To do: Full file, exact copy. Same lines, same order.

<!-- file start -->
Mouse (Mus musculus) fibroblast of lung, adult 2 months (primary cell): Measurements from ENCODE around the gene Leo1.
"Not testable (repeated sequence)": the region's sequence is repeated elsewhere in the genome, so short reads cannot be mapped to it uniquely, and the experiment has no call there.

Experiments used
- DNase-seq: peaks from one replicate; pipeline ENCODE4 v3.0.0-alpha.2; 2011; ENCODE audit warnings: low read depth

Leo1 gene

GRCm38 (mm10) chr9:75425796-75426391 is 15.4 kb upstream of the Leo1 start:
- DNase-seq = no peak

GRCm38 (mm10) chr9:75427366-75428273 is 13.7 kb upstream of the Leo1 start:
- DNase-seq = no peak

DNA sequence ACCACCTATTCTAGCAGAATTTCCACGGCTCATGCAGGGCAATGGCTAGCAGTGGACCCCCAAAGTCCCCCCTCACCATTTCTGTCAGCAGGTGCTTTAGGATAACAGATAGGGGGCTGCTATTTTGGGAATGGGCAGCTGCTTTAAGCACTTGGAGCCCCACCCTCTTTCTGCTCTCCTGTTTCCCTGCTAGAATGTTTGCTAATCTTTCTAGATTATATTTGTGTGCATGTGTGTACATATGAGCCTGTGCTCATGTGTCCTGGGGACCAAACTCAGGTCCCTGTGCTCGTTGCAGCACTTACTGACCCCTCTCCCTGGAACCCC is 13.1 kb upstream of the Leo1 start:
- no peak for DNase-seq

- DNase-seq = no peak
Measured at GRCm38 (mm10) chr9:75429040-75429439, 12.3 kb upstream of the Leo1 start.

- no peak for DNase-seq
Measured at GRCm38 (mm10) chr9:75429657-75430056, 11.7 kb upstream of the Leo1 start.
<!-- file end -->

Mouse (Mus musculus) fibroblast of lung, adult 2 months (primary cell): Measurements from ENCODE around the gene Leo1.
"Not testable (repeated sequence)": the region's sequence is repeated elsewhere in the genome, so short reads cannot be mapped to it uniquely, and the experiment has no call there.

Experiments used
- DNase-seq: peaks from one replicate; pipeline ENCODE4 v3.0.0-alpha.2; 2011; ENCODE audit warnings: low read depth

Leo1 gene

GRCm38 (mm10) chr9:75425796-75426391 is 15.4 kb upstream of the Leo1 start:
- DNase-seq = no peak

GRCm38 (mm10) chr9:75427366-75428273 is 13.7 kb upstream of the Leo1 start:
- DNase-seq = no peak

DNA sequence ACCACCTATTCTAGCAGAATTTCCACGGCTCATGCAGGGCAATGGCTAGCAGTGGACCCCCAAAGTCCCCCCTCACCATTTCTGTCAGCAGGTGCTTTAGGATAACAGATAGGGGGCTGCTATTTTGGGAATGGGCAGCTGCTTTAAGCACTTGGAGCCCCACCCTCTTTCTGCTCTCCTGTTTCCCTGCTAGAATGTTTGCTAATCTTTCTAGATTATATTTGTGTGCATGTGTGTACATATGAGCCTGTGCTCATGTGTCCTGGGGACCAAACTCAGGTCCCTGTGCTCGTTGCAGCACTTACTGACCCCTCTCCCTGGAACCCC is 13.1 kb upstream of the Leo1 start:
- no peak for DNase-seq

- DNase-seq = no peak
Measured at GRCm38 (mm10) chr9:75429040-75429439, 12.3 kb upstream of the Leo1 start.

- no peak for DNase-seq
Measured at GRCm38 (mm10) chr9:75429657-75430056, 11.7 kb upstream of the Leo1 start.